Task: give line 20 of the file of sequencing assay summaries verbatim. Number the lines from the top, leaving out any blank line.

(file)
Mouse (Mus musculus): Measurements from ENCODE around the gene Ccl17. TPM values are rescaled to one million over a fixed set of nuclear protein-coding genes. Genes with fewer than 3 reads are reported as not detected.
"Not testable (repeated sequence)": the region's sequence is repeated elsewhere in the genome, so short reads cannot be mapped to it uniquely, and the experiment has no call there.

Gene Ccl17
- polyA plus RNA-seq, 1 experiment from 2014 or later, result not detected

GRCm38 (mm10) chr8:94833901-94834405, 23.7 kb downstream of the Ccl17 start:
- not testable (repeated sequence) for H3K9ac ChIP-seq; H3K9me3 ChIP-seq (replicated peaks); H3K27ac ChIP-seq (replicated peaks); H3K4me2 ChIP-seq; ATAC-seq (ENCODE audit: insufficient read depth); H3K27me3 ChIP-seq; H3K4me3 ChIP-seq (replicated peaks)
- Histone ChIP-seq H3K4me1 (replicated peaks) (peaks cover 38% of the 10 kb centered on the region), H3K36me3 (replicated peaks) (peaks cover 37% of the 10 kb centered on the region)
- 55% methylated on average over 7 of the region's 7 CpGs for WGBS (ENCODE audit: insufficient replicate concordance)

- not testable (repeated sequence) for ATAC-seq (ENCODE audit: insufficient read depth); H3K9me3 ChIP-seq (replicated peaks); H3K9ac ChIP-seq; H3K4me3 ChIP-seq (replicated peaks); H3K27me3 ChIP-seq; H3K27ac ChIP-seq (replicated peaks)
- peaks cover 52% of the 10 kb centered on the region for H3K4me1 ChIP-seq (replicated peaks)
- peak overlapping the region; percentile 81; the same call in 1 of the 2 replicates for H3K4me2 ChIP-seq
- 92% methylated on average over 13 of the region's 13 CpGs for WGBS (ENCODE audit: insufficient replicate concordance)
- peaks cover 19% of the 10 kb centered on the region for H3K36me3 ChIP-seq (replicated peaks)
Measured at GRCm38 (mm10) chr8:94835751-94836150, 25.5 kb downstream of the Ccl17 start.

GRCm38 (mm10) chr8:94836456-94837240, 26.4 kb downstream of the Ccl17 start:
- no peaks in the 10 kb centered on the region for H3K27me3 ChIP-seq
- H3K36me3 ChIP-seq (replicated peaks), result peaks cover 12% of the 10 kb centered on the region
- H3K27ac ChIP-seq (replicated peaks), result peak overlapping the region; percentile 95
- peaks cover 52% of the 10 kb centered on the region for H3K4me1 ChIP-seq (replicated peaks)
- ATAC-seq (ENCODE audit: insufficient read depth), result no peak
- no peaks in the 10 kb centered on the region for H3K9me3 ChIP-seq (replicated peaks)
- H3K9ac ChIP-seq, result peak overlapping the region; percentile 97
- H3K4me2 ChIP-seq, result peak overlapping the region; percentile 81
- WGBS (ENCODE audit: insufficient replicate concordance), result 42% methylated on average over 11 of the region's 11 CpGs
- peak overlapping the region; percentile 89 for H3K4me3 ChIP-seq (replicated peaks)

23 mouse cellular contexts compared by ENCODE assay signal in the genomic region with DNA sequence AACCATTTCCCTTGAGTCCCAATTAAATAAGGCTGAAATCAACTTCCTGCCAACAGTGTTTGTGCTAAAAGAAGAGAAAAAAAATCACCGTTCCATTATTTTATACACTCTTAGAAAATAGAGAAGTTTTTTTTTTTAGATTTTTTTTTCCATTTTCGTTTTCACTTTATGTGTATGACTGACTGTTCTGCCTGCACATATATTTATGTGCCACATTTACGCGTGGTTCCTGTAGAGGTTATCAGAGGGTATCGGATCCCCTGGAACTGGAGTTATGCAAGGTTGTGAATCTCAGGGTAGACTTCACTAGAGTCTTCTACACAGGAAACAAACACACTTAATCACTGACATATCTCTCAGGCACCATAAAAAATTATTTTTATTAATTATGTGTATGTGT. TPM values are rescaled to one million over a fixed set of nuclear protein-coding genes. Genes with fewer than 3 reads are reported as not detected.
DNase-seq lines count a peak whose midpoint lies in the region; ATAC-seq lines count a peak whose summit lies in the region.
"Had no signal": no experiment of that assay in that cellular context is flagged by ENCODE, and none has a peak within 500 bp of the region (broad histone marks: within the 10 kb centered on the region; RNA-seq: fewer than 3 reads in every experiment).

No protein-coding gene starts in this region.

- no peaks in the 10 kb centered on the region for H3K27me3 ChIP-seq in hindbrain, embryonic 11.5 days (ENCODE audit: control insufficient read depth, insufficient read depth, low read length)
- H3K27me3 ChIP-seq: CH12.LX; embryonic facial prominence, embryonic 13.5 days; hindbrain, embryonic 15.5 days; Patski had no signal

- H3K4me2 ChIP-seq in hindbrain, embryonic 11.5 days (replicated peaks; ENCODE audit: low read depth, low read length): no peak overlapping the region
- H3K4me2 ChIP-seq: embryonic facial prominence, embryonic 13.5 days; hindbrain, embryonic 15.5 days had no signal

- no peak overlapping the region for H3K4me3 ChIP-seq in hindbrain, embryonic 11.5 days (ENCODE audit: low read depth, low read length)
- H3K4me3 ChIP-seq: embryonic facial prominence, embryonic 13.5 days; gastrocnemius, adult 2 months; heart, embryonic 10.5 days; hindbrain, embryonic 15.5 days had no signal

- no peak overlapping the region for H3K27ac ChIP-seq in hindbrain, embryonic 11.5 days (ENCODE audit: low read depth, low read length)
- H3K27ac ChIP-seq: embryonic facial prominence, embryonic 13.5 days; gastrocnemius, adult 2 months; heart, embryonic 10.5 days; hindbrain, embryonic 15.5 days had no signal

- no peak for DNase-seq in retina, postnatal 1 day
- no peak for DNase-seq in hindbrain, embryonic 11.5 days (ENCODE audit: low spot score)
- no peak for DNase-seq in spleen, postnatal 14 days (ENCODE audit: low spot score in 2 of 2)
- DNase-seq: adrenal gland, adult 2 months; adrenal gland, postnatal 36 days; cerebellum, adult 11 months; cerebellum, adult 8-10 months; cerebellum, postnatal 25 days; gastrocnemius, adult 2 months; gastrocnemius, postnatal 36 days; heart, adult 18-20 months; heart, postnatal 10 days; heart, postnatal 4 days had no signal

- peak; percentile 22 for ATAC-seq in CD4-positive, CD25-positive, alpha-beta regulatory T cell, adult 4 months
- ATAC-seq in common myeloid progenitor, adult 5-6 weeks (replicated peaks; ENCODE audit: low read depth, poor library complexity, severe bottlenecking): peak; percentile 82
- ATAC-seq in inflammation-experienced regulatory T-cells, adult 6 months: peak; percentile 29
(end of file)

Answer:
- ATAC-seq (ENCODE audit: insufficient read depth), result no peak